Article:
Archive for July, 2010

2800 miles/4days: Part IV-A Frozen Hell (Arkansas)

Posted in Reflections with tags , , , , , , , , , , on July 13, 2010 by Justin S. Smith

For those of you just joining us, the begining of this tale can be found here and you can follow the links back. – J.S.S.

We awoke in Missouri, ate breakfast at the hotel, and continued our journey. Still waking up, we were quiet at first and I recall as we passed the exit for Cooter, MO contemplating how it was that various founders had arrived at the names they bestowed on their villages, towns, cities, and hamlets. It was a peaceful, bizarre thought that I rolled around for a little while before we crossed into what would be our wilderness in the passage to the promised land of Texas: Arkansas.

For various reasons I disdain Arkansas, all of which, for time purposes, I will not list. The road conditions are deplorable in good weather and I have gotten foul attitudes because of my “Yankee” accent (though this second is not isolated to the state in question.) Now I add to this list that they apparently have no plan or program for removing snow and ice from their interstates. This became my problem. Though already limited to 55 MPH do to the car trailer behind the truck, I never got near that limit for most of the passage through the blasted state.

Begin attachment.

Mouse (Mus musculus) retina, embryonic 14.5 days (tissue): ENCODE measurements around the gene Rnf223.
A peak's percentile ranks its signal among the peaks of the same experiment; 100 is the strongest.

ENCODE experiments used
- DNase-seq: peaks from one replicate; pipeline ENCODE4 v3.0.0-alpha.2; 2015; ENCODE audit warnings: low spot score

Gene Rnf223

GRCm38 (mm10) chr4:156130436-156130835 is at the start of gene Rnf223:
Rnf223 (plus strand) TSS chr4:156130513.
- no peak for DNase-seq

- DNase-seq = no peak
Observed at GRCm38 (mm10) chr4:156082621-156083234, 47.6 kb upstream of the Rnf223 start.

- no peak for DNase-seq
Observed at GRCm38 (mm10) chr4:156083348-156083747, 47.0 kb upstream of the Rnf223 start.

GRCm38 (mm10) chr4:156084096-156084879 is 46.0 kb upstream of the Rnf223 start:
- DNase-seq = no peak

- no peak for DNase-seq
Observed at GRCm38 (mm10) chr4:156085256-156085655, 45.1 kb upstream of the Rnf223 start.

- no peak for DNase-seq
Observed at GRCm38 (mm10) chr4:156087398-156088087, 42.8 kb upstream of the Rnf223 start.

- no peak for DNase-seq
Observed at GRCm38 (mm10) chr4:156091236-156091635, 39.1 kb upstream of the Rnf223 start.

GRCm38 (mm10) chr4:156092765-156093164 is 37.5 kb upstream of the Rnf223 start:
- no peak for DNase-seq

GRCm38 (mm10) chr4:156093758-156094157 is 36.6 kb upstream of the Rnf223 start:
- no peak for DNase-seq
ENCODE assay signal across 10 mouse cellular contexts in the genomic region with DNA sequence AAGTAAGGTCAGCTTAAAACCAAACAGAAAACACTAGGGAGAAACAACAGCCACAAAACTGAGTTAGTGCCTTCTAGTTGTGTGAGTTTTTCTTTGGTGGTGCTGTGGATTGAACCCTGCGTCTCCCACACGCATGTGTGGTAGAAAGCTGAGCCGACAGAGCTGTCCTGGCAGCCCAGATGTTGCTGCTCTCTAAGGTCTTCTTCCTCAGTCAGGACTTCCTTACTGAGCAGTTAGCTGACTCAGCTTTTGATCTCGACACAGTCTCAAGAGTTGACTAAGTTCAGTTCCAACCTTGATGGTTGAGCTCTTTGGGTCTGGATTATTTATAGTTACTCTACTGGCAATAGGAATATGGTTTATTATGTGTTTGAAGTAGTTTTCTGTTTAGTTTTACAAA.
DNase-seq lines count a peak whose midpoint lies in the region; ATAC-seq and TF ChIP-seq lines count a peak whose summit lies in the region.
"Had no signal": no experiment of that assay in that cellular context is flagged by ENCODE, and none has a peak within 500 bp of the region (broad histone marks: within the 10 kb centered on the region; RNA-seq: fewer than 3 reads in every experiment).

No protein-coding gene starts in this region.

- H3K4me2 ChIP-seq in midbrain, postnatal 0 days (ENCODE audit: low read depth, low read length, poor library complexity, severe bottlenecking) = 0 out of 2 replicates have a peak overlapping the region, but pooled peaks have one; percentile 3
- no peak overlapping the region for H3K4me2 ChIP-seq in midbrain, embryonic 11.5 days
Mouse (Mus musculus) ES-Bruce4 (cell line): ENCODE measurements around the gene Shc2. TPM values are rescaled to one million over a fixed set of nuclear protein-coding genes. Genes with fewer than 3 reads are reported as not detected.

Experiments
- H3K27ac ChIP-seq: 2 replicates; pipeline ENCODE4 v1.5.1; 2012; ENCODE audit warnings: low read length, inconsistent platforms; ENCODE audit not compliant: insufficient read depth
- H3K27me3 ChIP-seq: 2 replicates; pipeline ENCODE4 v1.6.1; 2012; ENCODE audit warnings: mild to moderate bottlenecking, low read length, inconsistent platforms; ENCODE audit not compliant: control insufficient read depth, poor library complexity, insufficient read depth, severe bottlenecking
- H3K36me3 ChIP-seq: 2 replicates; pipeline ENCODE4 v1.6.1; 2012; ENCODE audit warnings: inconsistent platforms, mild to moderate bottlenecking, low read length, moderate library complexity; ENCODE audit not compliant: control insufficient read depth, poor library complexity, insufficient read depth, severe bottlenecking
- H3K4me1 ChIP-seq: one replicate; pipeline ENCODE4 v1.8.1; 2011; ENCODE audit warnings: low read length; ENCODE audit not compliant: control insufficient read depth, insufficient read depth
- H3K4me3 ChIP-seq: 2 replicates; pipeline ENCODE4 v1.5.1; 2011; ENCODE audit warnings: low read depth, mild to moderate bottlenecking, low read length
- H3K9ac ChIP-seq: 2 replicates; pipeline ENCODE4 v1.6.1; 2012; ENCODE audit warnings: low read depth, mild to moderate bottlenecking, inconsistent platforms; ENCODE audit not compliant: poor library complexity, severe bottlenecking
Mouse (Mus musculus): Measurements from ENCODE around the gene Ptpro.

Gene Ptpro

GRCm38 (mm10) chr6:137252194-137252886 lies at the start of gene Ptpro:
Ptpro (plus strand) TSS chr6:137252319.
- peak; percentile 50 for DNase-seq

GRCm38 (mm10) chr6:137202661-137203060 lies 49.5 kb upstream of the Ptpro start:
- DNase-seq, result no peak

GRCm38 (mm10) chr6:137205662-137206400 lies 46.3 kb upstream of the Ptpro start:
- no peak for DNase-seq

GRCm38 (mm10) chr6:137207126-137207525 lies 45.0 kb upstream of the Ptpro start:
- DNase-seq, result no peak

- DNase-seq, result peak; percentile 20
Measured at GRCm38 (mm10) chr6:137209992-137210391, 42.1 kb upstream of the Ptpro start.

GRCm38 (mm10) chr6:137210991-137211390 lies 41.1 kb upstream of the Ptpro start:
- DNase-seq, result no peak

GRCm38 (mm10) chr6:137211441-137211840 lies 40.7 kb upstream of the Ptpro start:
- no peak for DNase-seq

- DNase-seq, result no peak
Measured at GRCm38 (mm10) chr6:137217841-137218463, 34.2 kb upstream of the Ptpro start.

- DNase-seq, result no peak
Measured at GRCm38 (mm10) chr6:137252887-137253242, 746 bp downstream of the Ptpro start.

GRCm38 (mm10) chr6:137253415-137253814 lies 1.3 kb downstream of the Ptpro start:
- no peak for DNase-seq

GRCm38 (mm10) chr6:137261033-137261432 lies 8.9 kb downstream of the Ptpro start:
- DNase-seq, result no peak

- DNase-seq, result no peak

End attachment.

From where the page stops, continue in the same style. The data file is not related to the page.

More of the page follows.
Almost immediately after crossing the border, we came to a crawl. Though all of the roads from Michigan to this point had shown evidence of snowfall, everyone else had managed to clean the mess off of the road. I had intended to make it a good distance into Texas this day. I would have been happy to get near Dallas. It should not take a full day to cross Arkansas, but it would. I quickly started wishing I could time travel and cut across Missouri into Oklahoma and bypass this hell entirely. Alas, even a saint on a mission must taste purgatory before attaining paradise.

We were fine on fuel, having filled up before getting on the interstate that morning. Unfortunately, there was no urinal on the truck. My excessive dependence on caffeine in the form of multiple cups of morning coffee would be my downfall. The traffic moved from a crawl to stop-and-go, really stop-and-crawl, only using the accelerator in rare instances, mostly alternating between the brake and the slow surge forward of an idling engine. I was looking for a place to pull off at the exits that came too rarely but saw naught but wee country roads, presumably in worse condition than the interstate and winding further into the hills where the likes of me would not be welcome. Neither a sign for McDonald’s, nor a gas station could be seen. We were in the wilderness and I had to pee.